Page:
Introduction: Malcom X urges the Negro community to fight to gain the equal rights they deserve by taking action against their white oppressors. He emphasizes that blacks will gain their rights either thorough voting, with the ballot, or else through the inevitable violence with the bullet. Thesis [part a] Like Dr. Martin Luther King Jr., also fighting for the civil rights of black Americans in the 1960s, but in a more peaceful manner, Malcom X takes a different approach.
The speech opened the eyes of many blacks, inspiring a change to begin to occur. Through analogies, metaphors, and a vitriolic and urgent tone, Malcolm X concisely and clearly informs the audience of their mistreatment and encourages them to get their just deserts. X’s intelligence, passion, and oratorical skills helped make “The Ballot or the Bullet” one of the greatest rhetorical acts in black history. This phrase, “The Ballot or the Bullet”, truly defines Malcolm X’s stance on the current treatment of blacks and how he believes a violent response is necessary when all other means of communication are ignored or
Imagine living in a world of segregation - constantly judged by color of one’s skin and not being permitted to associate with the “superior” race. From slavery to discrimination, African-Americans experienced this horror in daily life since the beginning of their existence. Due to the fear of severe punishment, blacks were scared to fight for equality; however, on April 3, 1964 in Cleveland, Ohio, one brave soul finally did. His name was Malcolm Little (known as Malcolm X), a widely acknowledged human rights activist. Although he supported black equality, he attacked the problem unlike others such as Martin Luther King Jr. did. Instead of promoting peace to solve problems, Malcolm X used violence when necessary to get his points across to his audience. Little’s speech has a significant lack of logic; although, it is a clever move to predominantly use emotional appeal due to his motive - to incite anger in America and to showcase the government's faults. Through repetition of inflammatory phrases and accusatory diction both which create appeals to anger, Malcolm X effectively persuades his audience during “The Ballot Or The Bullet.”
On April 3, 1964 Malcolm X delivered one of the most empowering speeches in American history. Two thousand people including some of his enemies turned out to hear him speak in Cleveland, Ohio. X was a black civil rights activist who played a huge role in the black community during the mid 20th century. His speech “The Ballot or the Bullet,” was about black nationalism during the current election year. At the time, blacks did not have much say in who they wanted to elect.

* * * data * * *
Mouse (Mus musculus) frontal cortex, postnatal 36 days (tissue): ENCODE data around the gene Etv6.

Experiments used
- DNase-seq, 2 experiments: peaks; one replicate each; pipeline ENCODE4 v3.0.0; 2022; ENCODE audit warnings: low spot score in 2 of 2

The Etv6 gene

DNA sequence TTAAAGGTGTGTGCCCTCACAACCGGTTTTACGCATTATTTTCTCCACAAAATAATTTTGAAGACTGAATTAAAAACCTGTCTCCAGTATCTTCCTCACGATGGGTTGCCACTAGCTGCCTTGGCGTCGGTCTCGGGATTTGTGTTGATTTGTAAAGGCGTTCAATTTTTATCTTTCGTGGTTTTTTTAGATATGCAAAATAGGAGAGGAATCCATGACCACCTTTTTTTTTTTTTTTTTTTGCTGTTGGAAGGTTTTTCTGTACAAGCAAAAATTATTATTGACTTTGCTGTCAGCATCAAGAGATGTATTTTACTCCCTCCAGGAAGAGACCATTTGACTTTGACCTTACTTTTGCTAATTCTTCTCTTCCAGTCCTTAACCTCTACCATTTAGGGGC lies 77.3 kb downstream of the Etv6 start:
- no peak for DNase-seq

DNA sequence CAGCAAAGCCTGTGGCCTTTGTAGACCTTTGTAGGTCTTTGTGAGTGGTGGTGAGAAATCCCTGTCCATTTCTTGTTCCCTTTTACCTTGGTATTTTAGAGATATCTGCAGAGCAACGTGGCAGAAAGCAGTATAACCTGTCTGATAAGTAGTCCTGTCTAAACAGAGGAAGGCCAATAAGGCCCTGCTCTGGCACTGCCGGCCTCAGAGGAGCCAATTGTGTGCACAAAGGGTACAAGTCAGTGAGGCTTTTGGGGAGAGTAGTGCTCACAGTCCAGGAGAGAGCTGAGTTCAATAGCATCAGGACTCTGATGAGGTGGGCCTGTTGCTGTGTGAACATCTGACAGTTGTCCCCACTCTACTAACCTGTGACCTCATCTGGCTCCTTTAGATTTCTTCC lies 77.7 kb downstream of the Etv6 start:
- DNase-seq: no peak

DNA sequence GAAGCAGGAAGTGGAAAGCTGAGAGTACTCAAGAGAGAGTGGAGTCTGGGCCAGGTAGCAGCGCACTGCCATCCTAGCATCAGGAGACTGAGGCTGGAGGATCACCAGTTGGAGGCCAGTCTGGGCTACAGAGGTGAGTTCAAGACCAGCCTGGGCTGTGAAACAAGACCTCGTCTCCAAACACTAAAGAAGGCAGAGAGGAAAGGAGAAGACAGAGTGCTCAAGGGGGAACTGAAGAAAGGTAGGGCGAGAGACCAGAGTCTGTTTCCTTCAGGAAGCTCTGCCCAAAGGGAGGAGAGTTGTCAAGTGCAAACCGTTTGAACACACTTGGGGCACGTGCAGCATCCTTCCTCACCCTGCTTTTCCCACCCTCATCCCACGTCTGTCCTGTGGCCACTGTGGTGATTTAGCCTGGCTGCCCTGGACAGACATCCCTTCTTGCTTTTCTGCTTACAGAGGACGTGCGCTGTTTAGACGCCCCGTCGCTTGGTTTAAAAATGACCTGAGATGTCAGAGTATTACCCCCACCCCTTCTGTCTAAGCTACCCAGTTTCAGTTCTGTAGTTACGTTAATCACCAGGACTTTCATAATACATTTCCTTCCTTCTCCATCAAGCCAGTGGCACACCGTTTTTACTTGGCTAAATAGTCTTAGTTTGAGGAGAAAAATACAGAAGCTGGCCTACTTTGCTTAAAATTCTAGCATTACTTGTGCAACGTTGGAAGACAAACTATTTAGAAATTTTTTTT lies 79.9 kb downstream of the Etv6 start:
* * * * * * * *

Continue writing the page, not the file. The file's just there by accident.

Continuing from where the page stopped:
Malcolm X Assassination Assignment Rough Draft The assassination of Malcolm X, an essential figure in the civil rights movement, was unjust because it significantly hampered the progression of the civil rights movement; however, others though his death was necessary to halt the vocalization of the “radical” civil rights activist Malcolm X. This unforeseen inhumanity not only affected African Americans but Asian Americans, Hispanics, and even Europeans. This event impeded the learning of the politicians and regular people who were learning from his teachings and non-other such as Kochiyama Yuri, and even Martin Luther King himself. Due to the unjust actions of Thomas Hagan America has decreased the growth of minority empowerment in many ways. First, Malcolm X was inspirational in many aspects and his upbringing added to this aspect.
Malcolm X and Martin Luther King Jr. were both two African American civil rights activists who were very prominent throughout history. They fought for what they believed in but in vastly different ways. Martin Luther King Jr. was born to a middle class family and was well educated. Malcolm X, on the other hand, grew up in a rather hostile environment with barely enough schooling. Both their speeches, “I Have a Dream” and “The Ballot or the Bullet” may have shared some common traits, but at the same time, differed greatly in various aspects.
Martin Luther King Jr said,“We must learn to live together as brothers or perish together as fools”. In the late 1960s, racial tension was high, African Americans were not given the right to vote, the right to a fair education, and the right to a fair judgement. This then led to the separation of schools and the destruction of a normal livelihood. Dr.King and Malcolm X, two men in the face of oppression rose up to challenge the racial barrier, thus changing the world forever. Although Martin Luther King Jr. and Malcolm X seem to have mutual respect and an equal understanding of the inequality, their philosophies were quite different from each other.